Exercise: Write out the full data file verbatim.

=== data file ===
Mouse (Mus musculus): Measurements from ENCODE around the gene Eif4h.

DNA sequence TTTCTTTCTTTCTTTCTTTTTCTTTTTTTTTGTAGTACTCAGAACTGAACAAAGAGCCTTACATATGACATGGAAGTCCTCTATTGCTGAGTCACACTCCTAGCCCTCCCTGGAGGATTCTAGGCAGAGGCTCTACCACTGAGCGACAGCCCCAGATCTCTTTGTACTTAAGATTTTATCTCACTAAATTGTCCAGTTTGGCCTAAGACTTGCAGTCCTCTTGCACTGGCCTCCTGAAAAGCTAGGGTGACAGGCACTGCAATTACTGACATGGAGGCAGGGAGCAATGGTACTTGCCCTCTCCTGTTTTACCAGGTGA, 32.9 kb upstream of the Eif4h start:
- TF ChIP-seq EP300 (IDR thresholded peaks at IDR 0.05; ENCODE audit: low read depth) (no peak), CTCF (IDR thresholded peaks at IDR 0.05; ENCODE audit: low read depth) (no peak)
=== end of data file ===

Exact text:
Mouse (Mus musculus): Measurements from ENCODE around the gene Eif4h.

DNA sequence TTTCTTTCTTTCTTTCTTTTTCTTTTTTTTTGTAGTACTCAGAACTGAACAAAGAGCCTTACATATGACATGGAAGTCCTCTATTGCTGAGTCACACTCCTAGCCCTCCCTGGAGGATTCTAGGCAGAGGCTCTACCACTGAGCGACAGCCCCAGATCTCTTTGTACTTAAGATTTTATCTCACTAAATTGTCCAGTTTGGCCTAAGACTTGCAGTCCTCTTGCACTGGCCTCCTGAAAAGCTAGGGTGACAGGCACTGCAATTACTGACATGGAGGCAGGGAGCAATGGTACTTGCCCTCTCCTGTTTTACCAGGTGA, 32.9 kb upstream of the Eif4h start:
- TF ChIP-seq EP300 (IDR thresholded peaks at IDR 0.05; ENCODE audit: low read depth) (no peak), CTCF (IDR thresholded peaks at IDR 0.05; ENCODE audit: low read depth) (no peak)